A lot of ideas and modern day solutions to software engineering was originally coined by Smalltalk programmers. Same goes for the concept most widely preferred among design patterns, the Model-View-Controller.
The actual onus of inventing this design pattern goes to one Trygve Reenskaug way back in 1979 and unlike other examples or ideas on this topic, I am going to reference his exact explanation and try to make it easier for you to understand.
By the way, this is a simpler translation of his definitions extracted from a paper he wrote and published way back on December 10th 1979.
By model, we refer to knowledge hence it can either be an object or it can even be a structure or class of an object thus defining what several objects can do. A model should always have a one-to-one reference with its parts
This is basically how the model is presented to the world. It would therefore require certain attributes of the model but not others and hence suppress them. Basically, the view is a presentation filter put on top of a model.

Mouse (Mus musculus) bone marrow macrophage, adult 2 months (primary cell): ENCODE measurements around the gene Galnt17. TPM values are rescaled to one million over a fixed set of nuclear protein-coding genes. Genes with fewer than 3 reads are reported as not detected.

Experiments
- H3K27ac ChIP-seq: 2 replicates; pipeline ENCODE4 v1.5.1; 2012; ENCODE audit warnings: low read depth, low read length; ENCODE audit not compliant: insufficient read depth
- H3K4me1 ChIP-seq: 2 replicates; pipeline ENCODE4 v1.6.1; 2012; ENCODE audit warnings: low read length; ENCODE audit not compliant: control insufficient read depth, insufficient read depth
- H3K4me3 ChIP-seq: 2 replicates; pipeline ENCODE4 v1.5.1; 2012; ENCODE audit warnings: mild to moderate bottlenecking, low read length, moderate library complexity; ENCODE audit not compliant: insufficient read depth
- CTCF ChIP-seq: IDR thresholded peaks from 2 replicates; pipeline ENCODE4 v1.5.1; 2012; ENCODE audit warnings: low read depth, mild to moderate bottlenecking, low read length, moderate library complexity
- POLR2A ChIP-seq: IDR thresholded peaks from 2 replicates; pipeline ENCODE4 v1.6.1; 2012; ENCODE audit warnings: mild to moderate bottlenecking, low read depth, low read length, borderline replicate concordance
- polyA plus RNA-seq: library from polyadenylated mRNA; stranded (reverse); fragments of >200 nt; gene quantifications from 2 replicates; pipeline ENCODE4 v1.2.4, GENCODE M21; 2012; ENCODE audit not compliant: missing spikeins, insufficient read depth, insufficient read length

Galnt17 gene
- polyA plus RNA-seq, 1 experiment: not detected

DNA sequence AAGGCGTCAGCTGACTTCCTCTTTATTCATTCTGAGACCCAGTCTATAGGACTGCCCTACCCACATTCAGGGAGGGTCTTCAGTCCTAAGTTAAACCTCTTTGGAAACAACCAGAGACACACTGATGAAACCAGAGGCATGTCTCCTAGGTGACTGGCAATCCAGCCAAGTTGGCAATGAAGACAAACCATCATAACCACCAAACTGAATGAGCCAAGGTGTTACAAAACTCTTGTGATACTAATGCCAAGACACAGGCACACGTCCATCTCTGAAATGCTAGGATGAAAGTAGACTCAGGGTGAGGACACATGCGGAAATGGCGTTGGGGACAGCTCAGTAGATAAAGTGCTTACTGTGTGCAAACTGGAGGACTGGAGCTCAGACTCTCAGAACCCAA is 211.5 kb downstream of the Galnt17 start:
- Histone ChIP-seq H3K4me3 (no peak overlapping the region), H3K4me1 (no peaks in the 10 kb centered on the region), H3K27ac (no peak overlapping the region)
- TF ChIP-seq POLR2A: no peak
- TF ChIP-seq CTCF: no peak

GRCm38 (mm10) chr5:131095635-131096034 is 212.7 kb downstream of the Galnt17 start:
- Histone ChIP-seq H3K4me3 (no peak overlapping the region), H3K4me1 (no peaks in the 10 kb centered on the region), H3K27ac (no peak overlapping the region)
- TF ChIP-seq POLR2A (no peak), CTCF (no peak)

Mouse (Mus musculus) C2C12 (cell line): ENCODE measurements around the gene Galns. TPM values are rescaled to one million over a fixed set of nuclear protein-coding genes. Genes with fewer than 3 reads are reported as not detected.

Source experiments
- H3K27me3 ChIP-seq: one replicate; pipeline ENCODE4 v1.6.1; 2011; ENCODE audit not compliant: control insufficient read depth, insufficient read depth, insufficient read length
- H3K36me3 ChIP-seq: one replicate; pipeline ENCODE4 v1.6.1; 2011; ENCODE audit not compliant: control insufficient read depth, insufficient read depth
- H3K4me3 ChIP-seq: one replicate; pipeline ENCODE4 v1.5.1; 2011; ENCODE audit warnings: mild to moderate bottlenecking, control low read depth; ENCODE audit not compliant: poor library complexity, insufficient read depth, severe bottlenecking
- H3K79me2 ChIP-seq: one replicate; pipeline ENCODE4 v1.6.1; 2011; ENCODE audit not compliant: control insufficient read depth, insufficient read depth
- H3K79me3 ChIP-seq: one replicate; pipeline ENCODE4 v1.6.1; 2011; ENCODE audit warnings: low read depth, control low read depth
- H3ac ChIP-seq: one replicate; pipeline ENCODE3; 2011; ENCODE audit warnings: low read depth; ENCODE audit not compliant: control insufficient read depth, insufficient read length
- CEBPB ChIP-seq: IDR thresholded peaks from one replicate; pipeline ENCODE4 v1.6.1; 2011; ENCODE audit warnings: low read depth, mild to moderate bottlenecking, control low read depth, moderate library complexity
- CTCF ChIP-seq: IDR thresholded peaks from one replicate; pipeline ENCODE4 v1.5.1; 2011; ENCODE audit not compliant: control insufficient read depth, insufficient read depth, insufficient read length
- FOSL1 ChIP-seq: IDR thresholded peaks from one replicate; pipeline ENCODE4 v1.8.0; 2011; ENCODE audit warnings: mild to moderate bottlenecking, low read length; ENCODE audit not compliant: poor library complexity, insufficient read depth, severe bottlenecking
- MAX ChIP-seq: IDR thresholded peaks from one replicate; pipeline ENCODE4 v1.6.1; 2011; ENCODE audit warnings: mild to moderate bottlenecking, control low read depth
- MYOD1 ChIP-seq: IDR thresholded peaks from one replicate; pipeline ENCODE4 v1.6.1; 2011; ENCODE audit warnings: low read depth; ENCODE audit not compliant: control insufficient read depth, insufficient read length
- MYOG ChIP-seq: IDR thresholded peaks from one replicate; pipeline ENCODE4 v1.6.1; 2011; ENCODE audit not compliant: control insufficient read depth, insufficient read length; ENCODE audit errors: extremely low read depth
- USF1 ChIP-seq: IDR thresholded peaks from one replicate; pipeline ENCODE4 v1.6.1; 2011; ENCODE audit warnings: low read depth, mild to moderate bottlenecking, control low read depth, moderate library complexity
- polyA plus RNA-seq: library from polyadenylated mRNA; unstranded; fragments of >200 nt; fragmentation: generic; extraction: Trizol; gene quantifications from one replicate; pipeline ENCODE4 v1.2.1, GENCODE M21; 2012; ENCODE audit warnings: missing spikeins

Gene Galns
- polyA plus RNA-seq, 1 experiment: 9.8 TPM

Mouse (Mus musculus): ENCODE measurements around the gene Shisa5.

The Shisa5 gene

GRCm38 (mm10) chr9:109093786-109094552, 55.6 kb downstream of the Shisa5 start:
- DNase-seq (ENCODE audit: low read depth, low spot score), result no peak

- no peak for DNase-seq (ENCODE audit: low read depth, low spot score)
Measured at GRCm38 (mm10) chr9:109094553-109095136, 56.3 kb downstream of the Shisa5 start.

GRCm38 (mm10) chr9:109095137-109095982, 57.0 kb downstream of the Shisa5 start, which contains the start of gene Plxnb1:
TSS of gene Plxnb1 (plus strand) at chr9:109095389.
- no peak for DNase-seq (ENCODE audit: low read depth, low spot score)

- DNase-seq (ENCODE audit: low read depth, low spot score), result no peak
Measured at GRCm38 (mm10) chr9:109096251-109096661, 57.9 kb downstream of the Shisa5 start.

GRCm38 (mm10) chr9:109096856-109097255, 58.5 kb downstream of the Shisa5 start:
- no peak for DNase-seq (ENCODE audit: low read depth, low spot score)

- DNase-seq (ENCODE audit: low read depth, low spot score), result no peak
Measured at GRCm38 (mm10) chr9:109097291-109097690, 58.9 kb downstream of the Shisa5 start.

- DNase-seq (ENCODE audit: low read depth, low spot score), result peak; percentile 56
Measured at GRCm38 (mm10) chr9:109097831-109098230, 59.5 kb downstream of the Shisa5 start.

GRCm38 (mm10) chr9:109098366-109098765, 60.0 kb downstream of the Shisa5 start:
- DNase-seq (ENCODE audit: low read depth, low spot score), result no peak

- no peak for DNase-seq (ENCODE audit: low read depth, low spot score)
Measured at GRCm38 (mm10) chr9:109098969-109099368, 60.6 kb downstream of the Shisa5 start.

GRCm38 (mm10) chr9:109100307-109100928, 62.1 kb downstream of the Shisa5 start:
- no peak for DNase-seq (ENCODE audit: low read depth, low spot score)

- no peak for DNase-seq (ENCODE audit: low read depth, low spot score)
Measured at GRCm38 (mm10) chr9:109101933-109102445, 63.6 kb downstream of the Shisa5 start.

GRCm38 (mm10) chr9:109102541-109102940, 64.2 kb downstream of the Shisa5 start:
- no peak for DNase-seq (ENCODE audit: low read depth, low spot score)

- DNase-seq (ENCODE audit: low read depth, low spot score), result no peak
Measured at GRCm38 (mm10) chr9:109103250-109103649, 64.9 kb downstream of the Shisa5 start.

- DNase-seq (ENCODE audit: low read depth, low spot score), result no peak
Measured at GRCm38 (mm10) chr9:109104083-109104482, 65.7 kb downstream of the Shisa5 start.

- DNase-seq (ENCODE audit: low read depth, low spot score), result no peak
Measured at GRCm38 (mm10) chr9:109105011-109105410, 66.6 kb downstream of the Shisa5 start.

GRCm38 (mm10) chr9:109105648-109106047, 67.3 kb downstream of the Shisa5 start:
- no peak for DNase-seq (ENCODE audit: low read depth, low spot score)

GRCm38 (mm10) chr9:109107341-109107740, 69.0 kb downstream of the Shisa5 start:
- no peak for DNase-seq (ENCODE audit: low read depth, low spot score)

Naturally, a view goes on top of the model and gets whatever data it needs for its presentation from the model beneath by querying with it.
A controller is what links the system and the user together. Thus it lets the user input certain parameters and accordingly provides an output using the views that in turn use a model beneath it all.
WTF Was All That?
Yes, what I just wrote all seems like abstract but this is the actual MVC concept and now to give some idea let’s bring it into the realm of web design with a typical website.
- The Model – For a website it is all those functions and classes or objects that you have working to analyze data, retrieve data, add to the database, evaluate conditions and what not.
- The View – The front of the website with which the user interacts thus the actual visual presentation that is always visible to the world.
- The Controller – These are snippets of codes that exist on each code page that help it understand what the user wants and thus access the model code and do something with the data.
WordPress is an excellent example of the MVC design pattern. In fact, it is a solid MVC structure that is well compartmentalized and built for expansion in all areas. That is the allure of MVC – dividing up each major activity so that changes to one code does not really affect the other portion.
Here’s an excellent tutorial on the topic, for further reading.